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In 2009, Springsteen was mad that Ticketmaster was redirecting customers to ticket resellers. Now, with Springsteen’s cooperation, Ticketmaster has to a large extent cut out ticket resellers by simply using a “dynamic pricing” algorithm to increase prices—for everyone—to such astronomical levels that ticket reselling is largely not worth the risk and the price of going to a popular show is so high that many people are simply priced out. 

The way that dynamic pricing works is that for many seats in a venue, there is no longer really a “face value” price of a ticket, and that prices for many events are now as high as people are willing to pay, as determined by an algorithm. This has been likened to Uber’s surge pricing, which fluctuates based on demand and a raft of other unclear metrics. 

Here is how Ticketmaster opaquely explains it: “In some instances, events on our platform may have tickets that are ‘market-priced,’ so ticket and fee prices may adjust over time based on demand. This is similar to how airline tickets and hotel rooms are sold and is commonly referred to as ‘Dynamic Pricing.’”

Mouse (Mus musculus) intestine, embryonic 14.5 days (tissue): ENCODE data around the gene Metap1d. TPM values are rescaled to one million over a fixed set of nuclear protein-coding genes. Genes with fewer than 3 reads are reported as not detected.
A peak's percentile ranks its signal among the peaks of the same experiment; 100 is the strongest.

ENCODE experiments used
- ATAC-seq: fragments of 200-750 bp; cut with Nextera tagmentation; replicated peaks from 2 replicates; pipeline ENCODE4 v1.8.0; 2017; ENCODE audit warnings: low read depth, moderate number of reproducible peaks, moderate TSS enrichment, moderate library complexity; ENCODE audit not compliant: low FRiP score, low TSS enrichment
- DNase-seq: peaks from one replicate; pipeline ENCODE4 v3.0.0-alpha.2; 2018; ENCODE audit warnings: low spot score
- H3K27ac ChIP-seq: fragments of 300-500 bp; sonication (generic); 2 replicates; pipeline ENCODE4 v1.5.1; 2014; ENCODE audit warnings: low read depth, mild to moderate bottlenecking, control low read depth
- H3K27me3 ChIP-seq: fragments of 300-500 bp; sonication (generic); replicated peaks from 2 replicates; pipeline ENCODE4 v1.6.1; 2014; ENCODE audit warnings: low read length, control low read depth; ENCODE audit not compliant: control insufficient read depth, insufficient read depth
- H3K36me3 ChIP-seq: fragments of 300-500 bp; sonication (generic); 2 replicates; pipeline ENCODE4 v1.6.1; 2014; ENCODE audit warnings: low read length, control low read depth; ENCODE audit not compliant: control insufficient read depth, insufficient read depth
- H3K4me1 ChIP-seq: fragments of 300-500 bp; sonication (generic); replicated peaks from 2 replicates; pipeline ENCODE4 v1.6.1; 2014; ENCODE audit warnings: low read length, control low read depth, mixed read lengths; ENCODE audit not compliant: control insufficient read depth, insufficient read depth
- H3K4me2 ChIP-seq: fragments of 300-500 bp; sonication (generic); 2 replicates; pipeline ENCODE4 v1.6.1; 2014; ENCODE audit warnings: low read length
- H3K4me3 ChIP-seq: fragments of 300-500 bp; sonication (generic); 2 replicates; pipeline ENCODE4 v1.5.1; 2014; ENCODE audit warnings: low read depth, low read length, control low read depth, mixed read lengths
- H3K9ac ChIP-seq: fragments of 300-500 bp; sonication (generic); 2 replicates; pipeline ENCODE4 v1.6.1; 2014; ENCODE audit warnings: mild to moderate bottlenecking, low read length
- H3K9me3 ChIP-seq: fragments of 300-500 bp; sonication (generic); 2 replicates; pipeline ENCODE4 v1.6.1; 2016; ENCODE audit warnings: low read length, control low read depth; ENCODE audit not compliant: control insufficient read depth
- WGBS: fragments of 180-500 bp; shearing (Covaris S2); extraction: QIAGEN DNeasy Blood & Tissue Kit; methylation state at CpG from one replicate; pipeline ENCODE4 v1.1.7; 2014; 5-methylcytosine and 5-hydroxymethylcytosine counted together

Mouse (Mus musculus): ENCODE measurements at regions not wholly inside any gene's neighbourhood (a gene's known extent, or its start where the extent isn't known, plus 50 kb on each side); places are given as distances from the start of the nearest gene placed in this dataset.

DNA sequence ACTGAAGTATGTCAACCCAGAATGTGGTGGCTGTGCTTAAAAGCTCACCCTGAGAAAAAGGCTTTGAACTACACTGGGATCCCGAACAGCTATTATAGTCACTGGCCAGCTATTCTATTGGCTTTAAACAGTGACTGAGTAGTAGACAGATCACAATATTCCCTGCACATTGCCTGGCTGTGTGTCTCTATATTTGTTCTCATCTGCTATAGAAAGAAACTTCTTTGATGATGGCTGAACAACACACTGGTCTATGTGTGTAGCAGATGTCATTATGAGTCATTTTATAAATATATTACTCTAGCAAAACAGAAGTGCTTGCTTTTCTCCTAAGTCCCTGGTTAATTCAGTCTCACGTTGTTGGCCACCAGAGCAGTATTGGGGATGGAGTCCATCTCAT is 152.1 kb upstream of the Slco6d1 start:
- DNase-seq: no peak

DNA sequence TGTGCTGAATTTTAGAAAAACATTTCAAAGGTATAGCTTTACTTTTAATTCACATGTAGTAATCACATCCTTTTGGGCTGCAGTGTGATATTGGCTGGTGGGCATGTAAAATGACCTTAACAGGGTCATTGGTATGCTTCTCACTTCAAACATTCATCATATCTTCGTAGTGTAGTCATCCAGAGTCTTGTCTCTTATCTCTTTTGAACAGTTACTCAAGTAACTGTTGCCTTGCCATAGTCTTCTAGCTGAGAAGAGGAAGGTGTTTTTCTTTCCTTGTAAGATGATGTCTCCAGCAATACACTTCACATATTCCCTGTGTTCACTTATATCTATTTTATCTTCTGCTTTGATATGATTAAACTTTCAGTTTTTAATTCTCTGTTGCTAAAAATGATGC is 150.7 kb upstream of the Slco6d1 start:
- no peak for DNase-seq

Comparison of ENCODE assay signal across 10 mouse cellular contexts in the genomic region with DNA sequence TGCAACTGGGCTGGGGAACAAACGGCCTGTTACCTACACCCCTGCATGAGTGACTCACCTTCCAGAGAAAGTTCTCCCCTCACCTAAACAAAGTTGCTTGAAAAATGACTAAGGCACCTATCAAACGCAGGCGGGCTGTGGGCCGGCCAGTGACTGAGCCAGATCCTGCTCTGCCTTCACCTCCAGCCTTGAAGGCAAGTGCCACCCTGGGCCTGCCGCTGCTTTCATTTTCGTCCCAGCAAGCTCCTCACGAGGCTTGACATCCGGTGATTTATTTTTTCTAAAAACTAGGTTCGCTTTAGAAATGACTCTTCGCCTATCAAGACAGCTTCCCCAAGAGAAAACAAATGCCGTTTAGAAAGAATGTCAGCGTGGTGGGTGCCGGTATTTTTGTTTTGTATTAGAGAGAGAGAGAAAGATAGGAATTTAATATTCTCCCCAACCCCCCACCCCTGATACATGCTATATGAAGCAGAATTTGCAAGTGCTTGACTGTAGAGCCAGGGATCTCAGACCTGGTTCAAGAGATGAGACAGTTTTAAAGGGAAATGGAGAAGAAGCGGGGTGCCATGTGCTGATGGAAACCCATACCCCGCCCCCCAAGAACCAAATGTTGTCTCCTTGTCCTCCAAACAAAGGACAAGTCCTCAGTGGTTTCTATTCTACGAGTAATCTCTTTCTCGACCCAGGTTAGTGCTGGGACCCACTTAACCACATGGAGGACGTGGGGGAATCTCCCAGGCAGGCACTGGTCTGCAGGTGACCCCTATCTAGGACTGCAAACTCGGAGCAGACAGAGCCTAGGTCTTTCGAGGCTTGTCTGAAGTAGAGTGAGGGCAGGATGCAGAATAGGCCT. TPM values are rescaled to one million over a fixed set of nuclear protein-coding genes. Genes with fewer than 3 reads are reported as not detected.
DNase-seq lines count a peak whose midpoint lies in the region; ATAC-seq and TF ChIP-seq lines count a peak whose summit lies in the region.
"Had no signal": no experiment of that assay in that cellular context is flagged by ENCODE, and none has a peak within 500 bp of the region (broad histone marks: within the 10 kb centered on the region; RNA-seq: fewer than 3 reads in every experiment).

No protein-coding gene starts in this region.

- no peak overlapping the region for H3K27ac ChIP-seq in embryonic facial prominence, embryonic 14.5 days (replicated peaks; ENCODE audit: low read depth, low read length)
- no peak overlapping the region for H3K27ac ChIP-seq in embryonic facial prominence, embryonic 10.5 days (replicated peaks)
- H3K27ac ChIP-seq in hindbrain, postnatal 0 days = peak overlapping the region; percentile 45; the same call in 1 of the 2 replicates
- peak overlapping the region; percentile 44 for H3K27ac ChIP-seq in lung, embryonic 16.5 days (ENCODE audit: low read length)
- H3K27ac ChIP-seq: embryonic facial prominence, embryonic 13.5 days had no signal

Ticketmaster has not explained in detail how it determines the “market price” of any given show, but for many events, the Live Nation/Ticketmaster conglomerate controls the ticketing process, owns or operates the venues, and represents the artists (which often means that it is advising them on ticket prices and venue choice; Live Nation artists, for example, rarely play non-Live Nation venues). 

We can safely infer that ticket prices are calculated via some proprietary mix of: a band’s historical ticket sale performance in a specific venue (and nationwide), historical secondary market performance, ticket sales performance of similar artists, number of shows in a given market, performance during presales, etc., and can then be adjusted on the fly during an onsale based on the velocity of ticket searches and sell-through rates. All of this is data that Ticketmaster and Live Nation owns or can reasonably monitor given its position as a music industry behemoth and monopoly. 

Bands were systematically pricing their tickets at prices that were objectively too low, given that people were able to take their tickets and then sell them at higher prices elsewhere

Here is what Blink-182’s Mark Hoppus had to say about the situation after fans reported wildly varying ticket prices, many of which were hundreds of dollars: